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By Brett Glazar, Nov 28, 2018

Supplementing IVF culture media with albumin – what is the big deal?

Human serum albumin (HSA) is a protein, which is purified from human blood and is commonly used in cell and tissue culture media, including media for human gametes and embryos. The role of albumin in culture media is diverse and not always fully understood. In this blog post, I will describe the role of albumin and what the big deal is for its use in IVF laboratories. 

The many faces of albumin and its vast history in IVF

Albumin in the culture media acts as a surfactant, preventing embryos and gametes from sticking to consumables due to changes in the surface charge. Additionally, albumin can protect embryos from toxicity in the culture environment, act as a chelator and pH buffer (Gardner, 2008). With the development of more complex and physiologic media, high quality human albumin is one of the key components required to grow good quality, viable blastocysts. Albumin remains a critical component of modern culture media although its effect on outcomes can be overlooked.

In the early days of IVF, culture media was typically supplemented with maternal or fetal cord serum to facilitate embryo development. These types of protein supplement was crude and not well defined and created unknown variables, including potential for Hepatitis B infections (Van Os et. al, 1991). Additionally, whole sera was associated with many documented adverse effects on animal embryos (Wale and Gardner, 2016). In modern times, the type of protein supplementation has evolved to human serum albumin (HSA), whether it be known-donor or recombinant derived. These types of protein proved to be equally effective to whole serum with a reduction in variability, but was still prone to lot-to-lot differences. Still present is the risk of potential disease transmission with the human derived albumin, although regulatory oversight and manufacturing methods have minimised the risks.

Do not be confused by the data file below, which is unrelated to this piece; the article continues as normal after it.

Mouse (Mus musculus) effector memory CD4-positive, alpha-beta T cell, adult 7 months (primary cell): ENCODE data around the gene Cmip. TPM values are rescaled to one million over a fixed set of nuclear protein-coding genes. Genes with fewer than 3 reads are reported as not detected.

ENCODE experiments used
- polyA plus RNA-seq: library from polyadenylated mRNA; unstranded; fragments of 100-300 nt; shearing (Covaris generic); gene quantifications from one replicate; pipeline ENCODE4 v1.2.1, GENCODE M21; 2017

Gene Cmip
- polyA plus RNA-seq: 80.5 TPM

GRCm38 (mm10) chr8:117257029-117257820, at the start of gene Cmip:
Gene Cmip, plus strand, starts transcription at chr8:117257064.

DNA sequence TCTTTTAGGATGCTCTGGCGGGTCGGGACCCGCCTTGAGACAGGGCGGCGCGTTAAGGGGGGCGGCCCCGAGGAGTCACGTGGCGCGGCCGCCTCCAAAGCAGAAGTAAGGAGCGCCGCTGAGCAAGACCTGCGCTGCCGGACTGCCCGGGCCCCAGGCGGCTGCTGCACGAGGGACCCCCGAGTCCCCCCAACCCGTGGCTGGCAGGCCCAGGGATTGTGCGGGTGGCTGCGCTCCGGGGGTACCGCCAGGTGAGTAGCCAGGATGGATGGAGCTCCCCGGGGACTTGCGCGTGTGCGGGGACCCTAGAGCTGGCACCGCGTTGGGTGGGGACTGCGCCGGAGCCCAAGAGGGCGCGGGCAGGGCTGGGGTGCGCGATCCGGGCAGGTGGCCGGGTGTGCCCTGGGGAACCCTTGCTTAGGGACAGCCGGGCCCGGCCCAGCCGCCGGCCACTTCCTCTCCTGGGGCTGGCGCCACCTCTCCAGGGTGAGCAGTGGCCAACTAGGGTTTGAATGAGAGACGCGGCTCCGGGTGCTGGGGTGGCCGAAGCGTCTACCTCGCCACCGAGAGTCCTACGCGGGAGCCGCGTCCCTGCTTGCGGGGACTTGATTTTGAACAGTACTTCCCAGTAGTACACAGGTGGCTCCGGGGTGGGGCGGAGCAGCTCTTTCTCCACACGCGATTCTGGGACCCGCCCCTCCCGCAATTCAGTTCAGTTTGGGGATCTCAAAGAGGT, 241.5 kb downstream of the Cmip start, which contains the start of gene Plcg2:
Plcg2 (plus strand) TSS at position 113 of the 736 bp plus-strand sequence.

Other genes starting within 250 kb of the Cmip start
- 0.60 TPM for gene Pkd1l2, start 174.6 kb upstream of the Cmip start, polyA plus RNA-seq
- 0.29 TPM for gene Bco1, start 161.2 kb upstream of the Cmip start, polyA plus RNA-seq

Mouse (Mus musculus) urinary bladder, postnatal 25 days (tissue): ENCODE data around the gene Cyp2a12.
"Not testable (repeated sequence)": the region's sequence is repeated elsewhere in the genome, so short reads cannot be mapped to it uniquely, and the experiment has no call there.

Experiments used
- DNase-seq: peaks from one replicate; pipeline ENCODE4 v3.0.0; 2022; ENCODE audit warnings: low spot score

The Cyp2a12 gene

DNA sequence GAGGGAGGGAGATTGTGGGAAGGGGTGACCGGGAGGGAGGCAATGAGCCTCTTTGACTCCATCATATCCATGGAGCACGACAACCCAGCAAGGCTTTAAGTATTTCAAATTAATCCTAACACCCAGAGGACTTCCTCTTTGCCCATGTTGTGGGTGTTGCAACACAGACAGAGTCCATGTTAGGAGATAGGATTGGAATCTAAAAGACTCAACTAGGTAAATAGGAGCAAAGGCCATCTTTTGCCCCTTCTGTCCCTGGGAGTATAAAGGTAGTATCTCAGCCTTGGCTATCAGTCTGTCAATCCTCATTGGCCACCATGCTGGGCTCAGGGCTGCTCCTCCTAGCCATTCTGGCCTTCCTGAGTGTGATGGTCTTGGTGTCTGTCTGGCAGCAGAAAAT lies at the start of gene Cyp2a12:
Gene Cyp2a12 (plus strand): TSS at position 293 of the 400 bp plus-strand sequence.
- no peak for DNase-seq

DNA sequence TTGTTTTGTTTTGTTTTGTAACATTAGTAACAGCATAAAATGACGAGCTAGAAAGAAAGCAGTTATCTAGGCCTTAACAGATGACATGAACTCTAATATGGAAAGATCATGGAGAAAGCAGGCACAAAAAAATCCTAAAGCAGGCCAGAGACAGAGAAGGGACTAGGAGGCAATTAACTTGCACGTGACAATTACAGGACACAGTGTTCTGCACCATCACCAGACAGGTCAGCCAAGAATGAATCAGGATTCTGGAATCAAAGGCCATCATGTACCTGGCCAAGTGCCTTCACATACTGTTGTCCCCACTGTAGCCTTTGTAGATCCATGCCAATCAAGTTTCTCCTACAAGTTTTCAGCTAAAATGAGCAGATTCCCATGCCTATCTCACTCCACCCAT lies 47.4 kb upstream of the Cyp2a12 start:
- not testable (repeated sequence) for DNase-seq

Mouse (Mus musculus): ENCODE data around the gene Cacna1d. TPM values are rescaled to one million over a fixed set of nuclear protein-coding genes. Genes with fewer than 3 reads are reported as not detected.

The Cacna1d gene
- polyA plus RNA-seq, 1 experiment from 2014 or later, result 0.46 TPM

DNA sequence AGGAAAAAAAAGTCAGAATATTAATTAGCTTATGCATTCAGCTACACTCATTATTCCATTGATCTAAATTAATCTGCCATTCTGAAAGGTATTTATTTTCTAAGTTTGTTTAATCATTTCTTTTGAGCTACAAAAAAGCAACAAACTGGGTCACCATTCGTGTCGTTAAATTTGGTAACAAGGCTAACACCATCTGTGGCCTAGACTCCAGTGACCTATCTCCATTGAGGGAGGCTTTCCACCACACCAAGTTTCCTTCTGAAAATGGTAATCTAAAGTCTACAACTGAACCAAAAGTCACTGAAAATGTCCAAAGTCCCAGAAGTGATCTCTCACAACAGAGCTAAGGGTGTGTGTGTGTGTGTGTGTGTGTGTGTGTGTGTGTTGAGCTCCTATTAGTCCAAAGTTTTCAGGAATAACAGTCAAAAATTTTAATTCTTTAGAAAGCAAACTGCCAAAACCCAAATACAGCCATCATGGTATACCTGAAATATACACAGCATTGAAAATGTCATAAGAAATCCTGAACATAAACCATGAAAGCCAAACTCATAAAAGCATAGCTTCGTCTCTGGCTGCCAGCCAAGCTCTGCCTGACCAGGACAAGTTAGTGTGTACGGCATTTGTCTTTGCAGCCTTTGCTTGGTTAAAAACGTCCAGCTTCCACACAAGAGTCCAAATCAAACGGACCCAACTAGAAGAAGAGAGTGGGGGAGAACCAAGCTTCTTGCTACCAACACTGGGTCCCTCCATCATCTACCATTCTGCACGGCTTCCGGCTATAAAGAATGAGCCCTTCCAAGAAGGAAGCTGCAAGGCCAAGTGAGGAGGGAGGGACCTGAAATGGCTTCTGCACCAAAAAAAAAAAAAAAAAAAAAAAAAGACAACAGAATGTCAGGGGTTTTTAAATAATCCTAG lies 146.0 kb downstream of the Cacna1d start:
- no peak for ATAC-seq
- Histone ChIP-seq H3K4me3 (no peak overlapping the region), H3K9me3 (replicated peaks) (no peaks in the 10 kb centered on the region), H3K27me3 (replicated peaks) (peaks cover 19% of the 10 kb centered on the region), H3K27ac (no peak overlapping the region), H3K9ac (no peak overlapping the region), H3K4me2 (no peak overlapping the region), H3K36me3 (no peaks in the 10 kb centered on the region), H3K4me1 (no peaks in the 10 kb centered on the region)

Today, there are other protein supplements that include, in addition to human albumin, other factors such globulins (α and β) and potential other undefined compounds.  One of the consequences of this type of formulation is the increase of ammonium in the culture media. The increase in ammonium has been shown to severely affect normal blastocyst development; negatively effecting metabolism and gene expression and even perhaps miscarriage rates (Gardner 2013, Kleijkers 2016.) This type of alternative albumin is available but is not internationally accepted and the potential for abnormal effects is real.